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FRAUD, the prohibition against wronging another in selling or buying property (Lev. 25:14) is one of civil (see *Ona'ah) rather than criminal law – although, since it is a negative injunction, its violation by any overt act may result in the punishment of *flogging (Tos. and Penei Yehoshu'a to BM 61a; cf. Maim. Yad, Sanhedrin 18:1). Where reparation can be made by the payment of money, no such punishment may be inflicted in addition (cf. Yad, loc. cit., 2 and Mekhirah 12:1; Ket. 32a; Mak. 4b, 16a). The express repetition, "And ye shall not wrong one another, but thou shalt fear thy God" (Lev. 25:17), was interpreted to prohibit the "wronging" of another not only in commercial transactions but also in noncommercial intercourse: the prohibition extends to "wronging by words" as distinguished from wronging by fraudulent deeds and devices; and wronging by words includes pestering people in vain as well as offending or ridiculing them (BM 4:10). It is said that wronging by words is even more reprehensible than wronging by fraudulent deeds, because while the latter is an offense against property only and can be redressed by the payment of money, the former is an offense against the person and his reputation, for which money will not normally be an adequate compensation (BM 58b; Yad, Mekhirah 14:12–18; see *Slander). However, though not constituting a cause of action for damages, wronging by words is not punishable by flogging either, because the mere utterance of words is not considered such an overt act of violation as may be punished in this way (cf. Yad, Sanhedrin 18:2). The admonition "but thou shalt fear thy God" (Lev. 25:17) is said to indicate that even though the offender may escape human punishment, divine retribution is certain to follow (Yad, Mekhirah 14:18; Ibn Ezra to Lev. 26:17).

The fact that fraud, even in the civil law meaning of the term, was in biblical times regarded as eminently criminal in character is well illustrated in Ezekiel's discourse on individual criminal responsibility: the same responsibility attaches for wronging the poor and needy, converting property, and not restoring pledges, as for murder, robbery, and adultery (Ezek. 18:10–13), and for all those misdeeds the same capital punishment is threatened (ibid.). Fraud and *oppression are usually found in the same context as *usury (Ex. 22:20, 24; Lev. 25:14, 17, 37; Deut. 23:17, 20; Ezek. 7–8; 12–13, 17). Fraud has also been held as tantamount to larceny (see *Theft and Robbery; Tur, ḤM 227). As fraud and oppression go hand in hand, their victims are often the weak and the underprivileged; hence there are particular prohibitions on fraud against strangers (Ex. 22:20), widows and orphans (Ex. 21), and slaves (Deut. 23:17). Wronging widows and orphans is so repulsive in the eyes of God that "if they cry at all unto Me… My wrath shall wax hot and I will kill you with the sword, and your wives shall be widows and your children fatherless" (Ex. 22:22–23). Wronging and vexing the poor and the stranger draws forth God's wrath (Ezek. 22:29–31 et al.) and is a cause of national disaster (Jer. 22:3–6).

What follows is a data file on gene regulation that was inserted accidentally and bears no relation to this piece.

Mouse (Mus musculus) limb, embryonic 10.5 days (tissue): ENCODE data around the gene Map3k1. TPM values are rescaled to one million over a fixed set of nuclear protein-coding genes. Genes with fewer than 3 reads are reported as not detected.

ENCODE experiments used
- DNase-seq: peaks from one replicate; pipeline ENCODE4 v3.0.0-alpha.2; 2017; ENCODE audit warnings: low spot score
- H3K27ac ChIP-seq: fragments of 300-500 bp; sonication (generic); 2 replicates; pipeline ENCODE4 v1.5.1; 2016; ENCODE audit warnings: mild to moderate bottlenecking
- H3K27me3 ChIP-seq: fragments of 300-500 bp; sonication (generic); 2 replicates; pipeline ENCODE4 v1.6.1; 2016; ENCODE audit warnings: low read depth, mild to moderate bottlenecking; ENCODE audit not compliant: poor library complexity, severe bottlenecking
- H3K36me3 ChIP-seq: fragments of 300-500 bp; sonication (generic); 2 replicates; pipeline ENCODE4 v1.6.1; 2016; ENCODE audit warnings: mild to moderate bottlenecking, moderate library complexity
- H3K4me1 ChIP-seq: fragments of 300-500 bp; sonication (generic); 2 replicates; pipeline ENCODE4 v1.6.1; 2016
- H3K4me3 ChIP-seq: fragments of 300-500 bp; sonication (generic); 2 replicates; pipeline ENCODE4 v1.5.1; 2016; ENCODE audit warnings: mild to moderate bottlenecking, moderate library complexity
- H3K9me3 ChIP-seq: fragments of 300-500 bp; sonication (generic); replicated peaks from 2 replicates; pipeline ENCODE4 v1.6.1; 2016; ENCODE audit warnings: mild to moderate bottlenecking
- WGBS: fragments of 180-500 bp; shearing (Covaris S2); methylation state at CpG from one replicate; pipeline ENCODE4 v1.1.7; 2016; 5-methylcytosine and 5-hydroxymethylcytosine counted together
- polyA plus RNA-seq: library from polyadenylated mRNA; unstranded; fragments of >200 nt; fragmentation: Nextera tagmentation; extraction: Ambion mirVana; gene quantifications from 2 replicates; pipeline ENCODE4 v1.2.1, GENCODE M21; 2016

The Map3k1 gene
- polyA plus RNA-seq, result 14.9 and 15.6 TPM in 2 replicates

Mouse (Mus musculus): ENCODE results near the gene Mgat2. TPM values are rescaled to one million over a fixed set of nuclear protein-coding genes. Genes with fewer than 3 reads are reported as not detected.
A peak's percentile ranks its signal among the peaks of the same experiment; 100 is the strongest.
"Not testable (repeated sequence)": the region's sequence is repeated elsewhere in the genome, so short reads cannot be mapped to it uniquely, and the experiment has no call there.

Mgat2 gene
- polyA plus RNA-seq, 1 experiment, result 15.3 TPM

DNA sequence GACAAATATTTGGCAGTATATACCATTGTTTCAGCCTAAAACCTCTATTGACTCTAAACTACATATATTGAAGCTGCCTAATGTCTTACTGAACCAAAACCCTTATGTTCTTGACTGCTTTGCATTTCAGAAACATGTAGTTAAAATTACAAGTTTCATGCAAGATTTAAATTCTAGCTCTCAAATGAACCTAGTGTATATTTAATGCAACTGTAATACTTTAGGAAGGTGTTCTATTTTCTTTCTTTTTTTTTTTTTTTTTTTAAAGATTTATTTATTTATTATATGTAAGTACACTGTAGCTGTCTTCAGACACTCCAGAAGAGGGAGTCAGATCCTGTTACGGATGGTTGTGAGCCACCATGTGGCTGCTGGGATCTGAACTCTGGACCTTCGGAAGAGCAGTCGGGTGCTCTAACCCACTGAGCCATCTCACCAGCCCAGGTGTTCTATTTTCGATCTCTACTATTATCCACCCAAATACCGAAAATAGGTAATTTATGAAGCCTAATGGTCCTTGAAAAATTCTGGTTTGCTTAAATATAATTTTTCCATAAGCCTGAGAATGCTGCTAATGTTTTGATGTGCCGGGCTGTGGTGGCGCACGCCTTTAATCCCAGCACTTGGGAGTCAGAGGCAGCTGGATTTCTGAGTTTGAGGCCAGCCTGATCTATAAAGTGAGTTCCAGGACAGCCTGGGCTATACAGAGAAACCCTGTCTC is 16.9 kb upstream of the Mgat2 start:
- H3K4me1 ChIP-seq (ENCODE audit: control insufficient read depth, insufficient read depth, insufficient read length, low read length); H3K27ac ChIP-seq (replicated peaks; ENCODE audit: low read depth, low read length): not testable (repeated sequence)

In post-talmudic times, fraudulent business practices often resulted in the courts barring or suspending the offender from carrying on business. While isolated instances of fraud would be dealt with as civil matters, repeated and notorious fraudulent business practices might be punished by the sequestration of the offender's business, depriving him of his livelihood (S. Assaf, Ha-Onshin Aḥarei Ḥatimat ha-Talmud (1922), 43). On other aspects of fraud see also *Gerama.

In the State of Israel, the criminal law on fraud and kindred offenses has been reformed and expanded by the Penal Law Amendment (Deceit, Blackmail and Extortion) Law, 5723–1963. Fraud is there defined as any representation of fact – past, present, or future – made in writing, by word of mouth, or by conduct, which the maker knew to be false or did not believe to be true. It is made a criminal offense not only to obtain anything by such fraud, but also to obtain anything by any trick not amounting to fraud or by the exploitation of another's mistake or ignorance. Particular instances of fraud mentioned in the Act are pretenses of sorcery or fortune-telling; forgeries and unauthorized alterations of documents and the use or uttering of the same; the fraudulent suppression or concealment of any document or chattel, and the fraudulent incitement of others to make, alter, or conceal documents; as well as the issue of a check where the drawer knew that the banker on whom it was drawn was not bound to honor it.


ET, 1 (19513), 160f.; 2 (1949), 18f.; EM, 1 (1950), 149f. ADD. BIBLIOGRAPHY: M. Elon, Ha-Mishpat ha-Ivri (1988), 1:536, 537, 576, 604, 622, 720; idem, Jewish Law, (1994) 2:652, 710, 748, 769, 888.

Sources: Encyclopaedia Judaica. © 2007 The Gale Group. All Rights Reserved.